The Vanishing of Katharina Linden, Helen Grant
Hardcover: 304 pages
Publisher: Delacorte Press; First edition (August 10, 2010)
Genre: Fiction / Mystery
Age: marketed as YA in the U.K.; Adult in the U.S.
Rating: 3 stars
First sentence: "My life might have been so different if I had not been known as the girl whose grandmother exploded!"
While the first sentence is pithy and attention grabbing, the story itself quickly slows to a methodical (dare I say German) pace. Pia, our 10+ year old narrator, gives us her account of the mysterious kidnappings that occurred in 1998 as she remembers life in her small German town of Bad Munstereifel. While Katharina Linden and other girls are disappearing from the town, Pia, whose parents are beginning to drift apart, and her only friend Stink Stefan, whose parents are neglectful and abusive, find comfort in the stories of the town's patriarch - he tells them fairy tale-like stories of the history and people of their town. As they listen, they begin to uncover and become enraptured the town's dark history. They immerse themselves in this form of "play" and unravel, what they think is a supernatural slant to the disappearances. The book is filled with all the adventures, fears, and wishes that your 10 year old self would have reveled in. Pia's view point is blurred by the understandings and limitations of a 10 year old, absorbed in how the world affects her and how she affects the world. Rich with the retelling of German fairy tales (much darker than the disney-esque versions many of us grew up with), adults will, no likely piece the puzzle together fairly quickly.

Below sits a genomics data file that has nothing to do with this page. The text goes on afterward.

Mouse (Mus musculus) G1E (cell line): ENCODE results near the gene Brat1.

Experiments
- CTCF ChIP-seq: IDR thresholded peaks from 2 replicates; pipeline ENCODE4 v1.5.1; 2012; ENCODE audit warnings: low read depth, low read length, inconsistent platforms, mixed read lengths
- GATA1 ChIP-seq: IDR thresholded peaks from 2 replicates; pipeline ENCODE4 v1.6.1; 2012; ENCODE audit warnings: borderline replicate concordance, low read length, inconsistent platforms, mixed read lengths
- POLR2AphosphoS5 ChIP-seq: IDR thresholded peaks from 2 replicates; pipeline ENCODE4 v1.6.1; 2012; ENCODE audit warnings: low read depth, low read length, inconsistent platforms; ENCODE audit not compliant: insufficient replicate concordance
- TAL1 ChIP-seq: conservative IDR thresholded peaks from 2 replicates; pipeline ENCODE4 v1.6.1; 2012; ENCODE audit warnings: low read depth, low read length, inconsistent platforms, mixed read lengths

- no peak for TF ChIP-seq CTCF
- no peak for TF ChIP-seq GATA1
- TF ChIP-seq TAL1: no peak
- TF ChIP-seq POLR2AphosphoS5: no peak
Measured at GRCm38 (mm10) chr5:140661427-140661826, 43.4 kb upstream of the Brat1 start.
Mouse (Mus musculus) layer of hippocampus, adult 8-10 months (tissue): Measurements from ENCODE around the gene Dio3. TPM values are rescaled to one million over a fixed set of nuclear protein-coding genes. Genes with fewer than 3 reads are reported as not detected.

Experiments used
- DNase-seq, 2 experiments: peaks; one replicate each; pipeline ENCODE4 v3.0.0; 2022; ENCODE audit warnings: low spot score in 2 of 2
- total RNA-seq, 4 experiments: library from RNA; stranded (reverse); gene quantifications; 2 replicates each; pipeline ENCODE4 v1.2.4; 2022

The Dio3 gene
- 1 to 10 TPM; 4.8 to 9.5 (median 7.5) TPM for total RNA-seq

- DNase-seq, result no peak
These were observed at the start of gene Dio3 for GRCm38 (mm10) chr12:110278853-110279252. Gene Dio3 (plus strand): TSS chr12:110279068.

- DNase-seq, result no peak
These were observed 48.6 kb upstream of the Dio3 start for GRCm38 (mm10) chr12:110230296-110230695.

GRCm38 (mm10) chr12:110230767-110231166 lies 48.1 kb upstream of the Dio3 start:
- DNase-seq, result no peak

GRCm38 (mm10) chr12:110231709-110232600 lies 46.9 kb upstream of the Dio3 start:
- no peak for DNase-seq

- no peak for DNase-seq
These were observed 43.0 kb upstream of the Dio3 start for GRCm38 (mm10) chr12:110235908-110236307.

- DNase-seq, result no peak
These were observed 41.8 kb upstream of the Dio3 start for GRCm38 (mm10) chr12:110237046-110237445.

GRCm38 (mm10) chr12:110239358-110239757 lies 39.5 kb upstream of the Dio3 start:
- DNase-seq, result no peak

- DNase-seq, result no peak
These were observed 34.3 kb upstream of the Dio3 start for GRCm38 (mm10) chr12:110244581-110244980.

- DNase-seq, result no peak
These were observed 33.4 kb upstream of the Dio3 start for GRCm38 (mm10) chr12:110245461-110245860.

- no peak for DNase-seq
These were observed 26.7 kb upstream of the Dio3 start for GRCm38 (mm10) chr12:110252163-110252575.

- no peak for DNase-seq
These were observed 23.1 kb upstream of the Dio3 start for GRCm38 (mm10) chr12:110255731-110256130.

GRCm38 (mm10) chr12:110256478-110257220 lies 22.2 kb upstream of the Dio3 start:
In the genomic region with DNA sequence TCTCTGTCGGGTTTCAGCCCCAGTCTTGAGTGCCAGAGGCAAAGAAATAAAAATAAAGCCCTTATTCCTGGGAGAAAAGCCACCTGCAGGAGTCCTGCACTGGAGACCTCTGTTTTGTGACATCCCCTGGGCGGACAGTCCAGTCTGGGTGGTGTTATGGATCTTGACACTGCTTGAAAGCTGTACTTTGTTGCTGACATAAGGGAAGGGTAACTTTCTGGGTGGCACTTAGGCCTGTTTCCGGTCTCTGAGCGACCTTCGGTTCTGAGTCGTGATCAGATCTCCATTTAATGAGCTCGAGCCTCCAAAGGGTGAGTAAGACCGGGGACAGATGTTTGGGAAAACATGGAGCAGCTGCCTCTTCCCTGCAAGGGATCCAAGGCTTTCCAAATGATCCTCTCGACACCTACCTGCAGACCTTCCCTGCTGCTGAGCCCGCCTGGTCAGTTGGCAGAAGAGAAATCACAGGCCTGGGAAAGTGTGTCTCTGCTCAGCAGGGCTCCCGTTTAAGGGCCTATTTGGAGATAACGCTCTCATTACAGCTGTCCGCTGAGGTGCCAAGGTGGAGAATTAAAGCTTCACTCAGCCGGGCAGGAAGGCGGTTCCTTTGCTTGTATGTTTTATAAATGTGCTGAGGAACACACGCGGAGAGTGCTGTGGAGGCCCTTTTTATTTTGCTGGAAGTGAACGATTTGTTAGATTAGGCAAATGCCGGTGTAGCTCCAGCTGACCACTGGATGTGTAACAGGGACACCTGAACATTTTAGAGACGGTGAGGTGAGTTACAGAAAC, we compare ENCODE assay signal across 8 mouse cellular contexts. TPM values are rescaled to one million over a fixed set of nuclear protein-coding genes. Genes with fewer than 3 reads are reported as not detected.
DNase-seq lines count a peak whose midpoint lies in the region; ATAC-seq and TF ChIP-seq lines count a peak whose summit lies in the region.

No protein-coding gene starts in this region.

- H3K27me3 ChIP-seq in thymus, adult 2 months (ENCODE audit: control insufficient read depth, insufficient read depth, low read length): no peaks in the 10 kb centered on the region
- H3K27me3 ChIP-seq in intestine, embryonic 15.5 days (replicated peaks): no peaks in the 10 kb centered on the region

This light read, while not a mind bender, is easily appropriate for ages 14 and up.
Amazon readers give it: 4.5 stars
Goodread readers give it: 3.55 stars
Labels: book review, Helen Grant, Hypermodern collectible, Vanishing of Katharina Linden